Europe is known for suffering catastrophic levels of biodiversity loss over the last few centuries, with one of the major casualties being the Eurasian lynx. The rise of intensive agriculture led to hugely fragmented landscapes for carnivores with large ranges and persecution of wolves, bear and lynx among others for perceived threats to humans or their pelts and body parts, decimated populations in Europe. Historically, there was generally less interest in Lynx conservation, until the 1950’s, when their estimated numbers dropped to their lowest and the public and scientists alike suddenly became aware of their dire plight. Between the 1960s and 1970s, the species was almost entirely removed from the primeval biodiversity hotspot of the Bialowiezsa Forest in Poland. 

In comparison to bears and wolves, the other two key carnivores in Europe, lynx pose very little danger to people, being secretive by nature and smaller. Across the recorded history of Lynx in Europe, there have only been a handful of cases of human injury, and this was always related to a trapped or rabid lynx. Aside from Norway which has a persistent problem, livestock losses are very low and conflict with farmers minimal, which is very often not the case, especially with wolves. Lynx tend to only hunt livestock when they are left unattended in fields close to forested areas, and in those places that have long been absent of predators. 

All of these factors plus a dedicated conservation effort and a changing modern mindset towards wildlife, led to populations of lynx bouncing back to healthy numbers in the latter part of the 20th century. However, despite the generally stable populations of lynx now present, the reintroduction efforts were not without their problems. Some reintroductions were successful, and others not, and as the attempts were not correctly monitored or planned, it has been very difficult for scientists to retroactively identify what factors made it a success or a failure. In particular, conservationists today are concerned about the genetic integrity of the species, as no attention was paid to the genetic origin of any of the individuals reintroduced. 

On the whole, the Eurasian lynx can thus far be considered a conservation success story, with currently stable populations across their range. They are legally protected under CITES (Convention on International Trade in Endangered Species of Wild Fauna and Flora) appendix two, meaning their trade is controlled, and under the Bern Convention, an act working to protect European wildlife, and the EU habitats directive, providing legal protection for the habitats of European wildlife. Across the vast majority of their range, there is legal protection in place to prevent them from being hunted, with the exception of Norway, where strictly controlled hunting quotas are allowed. In the areas with the most issues with depredation of livestock there are financial compensation schemes in place to assist those farmers unfortunate enough to lose their animals to an attack. In many places, lynx are now considered a vital ecotourism species, providing a economic boost in rural areas, and are classed now as a keystone species, providing well maintained and balanced ecosystems.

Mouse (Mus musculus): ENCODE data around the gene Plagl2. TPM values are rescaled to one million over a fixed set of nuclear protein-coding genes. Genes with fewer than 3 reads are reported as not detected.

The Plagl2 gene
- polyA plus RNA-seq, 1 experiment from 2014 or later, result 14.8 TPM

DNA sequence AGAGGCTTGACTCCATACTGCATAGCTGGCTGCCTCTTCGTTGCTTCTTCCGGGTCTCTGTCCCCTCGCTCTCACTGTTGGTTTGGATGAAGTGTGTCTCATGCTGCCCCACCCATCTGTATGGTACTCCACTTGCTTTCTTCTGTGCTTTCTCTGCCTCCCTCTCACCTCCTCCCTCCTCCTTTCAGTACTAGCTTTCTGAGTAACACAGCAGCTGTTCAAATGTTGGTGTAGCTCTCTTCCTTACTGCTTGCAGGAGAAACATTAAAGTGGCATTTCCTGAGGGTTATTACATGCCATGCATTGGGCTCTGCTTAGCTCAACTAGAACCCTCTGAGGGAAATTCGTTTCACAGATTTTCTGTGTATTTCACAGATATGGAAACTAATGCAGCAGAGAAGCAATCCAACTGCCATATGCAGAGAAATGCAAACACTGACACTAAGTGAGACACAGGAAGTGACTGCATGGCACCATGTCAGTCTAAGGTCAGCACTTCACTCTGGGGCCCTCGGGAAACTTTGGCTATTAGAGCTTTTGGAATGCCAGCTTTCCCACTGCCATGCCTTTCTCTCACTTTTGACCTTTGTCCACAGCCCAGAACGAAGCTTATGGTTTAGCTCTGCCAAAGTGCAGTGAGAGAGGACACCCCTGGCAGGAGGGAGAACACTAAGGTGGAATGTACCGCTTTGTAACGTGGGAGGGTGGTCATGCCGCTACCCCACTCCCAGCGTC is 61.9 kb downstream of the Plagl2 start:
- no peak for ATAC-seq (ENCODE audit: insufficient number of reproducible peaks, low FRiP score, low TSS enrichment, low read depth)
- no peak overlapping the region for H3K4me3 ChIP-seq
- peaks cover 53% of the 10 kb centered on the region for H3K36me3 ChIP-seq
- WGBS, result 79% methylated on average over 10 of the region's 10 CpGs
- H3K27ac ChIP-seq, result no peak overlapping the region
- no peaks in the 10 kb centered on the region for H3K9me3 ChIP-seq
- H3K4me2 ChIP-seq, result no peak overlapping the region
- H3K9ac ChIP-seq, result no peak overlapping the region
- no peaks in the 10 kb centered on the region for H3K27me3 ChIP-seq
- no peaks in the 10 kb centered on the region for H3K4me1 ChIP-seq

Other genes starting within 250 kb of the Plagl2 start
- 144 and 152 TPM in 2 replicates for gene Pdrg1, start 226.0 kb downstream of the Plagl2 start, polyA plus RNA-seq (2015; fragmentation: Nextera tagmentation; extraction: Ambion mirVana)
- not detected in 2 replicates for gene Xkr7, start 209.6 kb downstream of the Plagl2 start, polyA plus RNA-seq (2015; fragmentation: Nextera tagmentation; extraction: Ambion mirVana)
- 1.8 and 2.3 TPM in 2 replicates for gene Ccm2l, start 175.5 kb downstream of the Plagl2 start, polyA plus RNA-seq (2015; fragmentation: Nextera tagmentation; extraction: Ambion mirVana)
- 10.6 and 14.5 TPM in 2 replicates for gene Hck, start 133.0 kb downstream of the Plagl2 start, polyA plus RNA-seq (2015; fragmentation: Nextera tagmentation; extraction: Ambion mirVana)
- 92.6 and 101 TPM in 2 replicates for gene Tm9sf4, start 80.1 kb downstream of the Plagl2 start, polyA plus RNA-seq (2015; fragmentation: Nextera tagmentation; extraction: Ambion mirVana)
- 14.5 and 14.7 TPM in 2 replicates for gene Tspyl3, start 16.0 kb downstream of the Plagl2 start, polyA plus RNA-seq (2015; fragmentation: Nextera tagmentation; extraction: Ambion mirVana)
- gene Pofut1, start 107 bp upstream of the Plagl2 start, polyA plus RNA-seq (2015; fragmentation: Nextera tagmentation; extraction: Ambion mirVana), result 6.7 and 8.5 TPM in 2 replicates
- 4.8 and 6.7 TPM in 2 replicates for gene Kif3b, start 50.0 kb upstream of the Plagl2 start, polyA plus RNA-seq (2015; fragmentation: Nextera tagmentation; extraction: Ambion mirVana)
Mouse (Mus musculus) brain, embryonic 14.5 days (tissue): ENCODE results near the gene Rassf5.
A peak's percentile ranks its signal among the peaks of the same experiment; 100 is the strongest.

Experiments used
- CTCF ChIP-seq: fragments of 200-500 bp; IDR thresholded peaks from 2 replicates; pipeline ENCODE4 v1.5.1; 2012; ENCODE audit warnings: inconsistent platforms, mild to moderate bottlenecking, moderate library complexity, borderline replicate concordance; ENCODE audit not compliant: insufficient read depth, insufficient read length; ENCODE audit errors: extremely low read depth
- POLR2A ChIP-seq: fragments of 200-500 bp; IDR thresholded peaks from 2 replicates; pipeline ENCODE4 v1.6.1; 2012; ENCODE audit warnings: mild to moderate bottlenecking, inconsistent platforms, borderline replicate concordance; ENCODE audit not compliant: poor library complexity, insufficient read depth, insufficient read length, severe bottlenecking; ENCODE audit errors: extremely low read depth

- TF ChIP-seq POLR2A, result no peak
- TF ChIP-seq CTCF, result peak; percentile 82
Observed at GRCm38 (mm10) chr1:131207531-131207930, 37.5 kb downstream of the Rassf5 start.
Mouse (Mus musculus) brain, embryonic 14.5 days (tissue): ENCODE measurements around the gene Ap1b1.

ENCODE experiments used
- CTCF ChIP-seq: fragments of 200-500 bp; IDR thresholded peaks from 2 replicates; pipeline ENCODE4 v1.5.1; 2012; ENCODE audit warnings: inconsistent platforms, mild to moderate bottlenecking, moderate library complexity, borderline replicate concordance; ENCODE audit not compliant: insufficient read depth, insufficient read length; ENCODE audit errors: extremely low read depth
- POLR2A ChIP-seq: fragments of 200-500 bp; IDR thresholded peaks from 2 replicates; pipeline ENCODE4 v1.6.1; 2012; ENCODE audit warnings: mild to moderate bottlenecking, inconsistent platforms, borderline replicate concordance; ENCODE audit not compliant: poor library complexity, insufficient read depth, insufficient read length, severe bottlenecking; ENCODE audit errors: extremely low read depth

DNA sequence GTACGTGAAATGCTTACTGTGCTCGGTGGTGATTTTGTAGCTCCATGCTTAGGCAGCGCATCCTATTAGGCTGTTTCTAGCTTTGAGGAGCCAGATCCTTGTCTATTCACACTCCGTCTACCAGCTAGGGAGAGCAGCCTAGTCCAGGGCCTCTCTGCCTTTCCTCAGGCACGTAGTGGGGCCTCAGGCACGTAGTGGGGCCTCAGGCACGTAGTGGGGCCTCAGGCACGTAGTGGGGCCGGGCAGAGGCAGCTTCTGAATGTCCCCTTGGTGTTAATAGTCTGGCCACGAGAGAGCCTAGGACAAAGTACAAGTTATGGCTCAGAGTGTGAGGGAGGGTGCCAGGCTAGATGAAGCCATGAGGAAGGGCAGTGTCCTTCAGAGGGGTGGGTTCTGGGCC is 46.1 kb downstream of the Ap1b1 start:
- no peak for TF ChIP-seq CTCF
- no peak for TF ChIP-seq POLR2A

Rewilding Europe is a rewilding initiative looking to increase biodiversity in Europe, and the project has identified lynx as one of their key species. The lynx is a breeding species in 5 of the key rewilding areas, including the Central Appenines in Italy, the Velebit Mountains in Croatia, the Southern Carpathians in Romania and Swedish Lapland and the Oder Delta region. Lynx reintroduction has even been discussed Scotland, where there is an estimated 20,000km2 of suitable habitat.

In 2019, the LIFE lynx initiative was developed aiming to hit the following targets to secure the future of the Eurasian lynx: 

  • Increasing the genetic diversity of populations in Croatia and Slovenia, where lack of genetic diversity has been identified as a particular concern. 
  • Improving the connectivity of the different lynx populations. 
  • Tracking a population released in May 2019 in the Risnjak National Park in Croatia with GPS collar to identify the factors that make a reintroduction a success of failure. 

Despite these successes, not all populations of the Eurasian lynx are completely safe for the future. As mentioned previously, this population is listed as critically endangered by the IUCN, with only 40-70 individuals left in the wild, their numbers decimated by illegal poaching, deforestation and loss of critical habitat. As recently as July 2021, the Macedonian parliament voted to create a new national park and nature reserve in the Shar Mountains, which will hopefully provide a much-needed safe haven for the species to thrive in. 

The Iberian Lynx (image from https://wildcatconservation.org/wild-cats/eurasia/iberian-lynx/)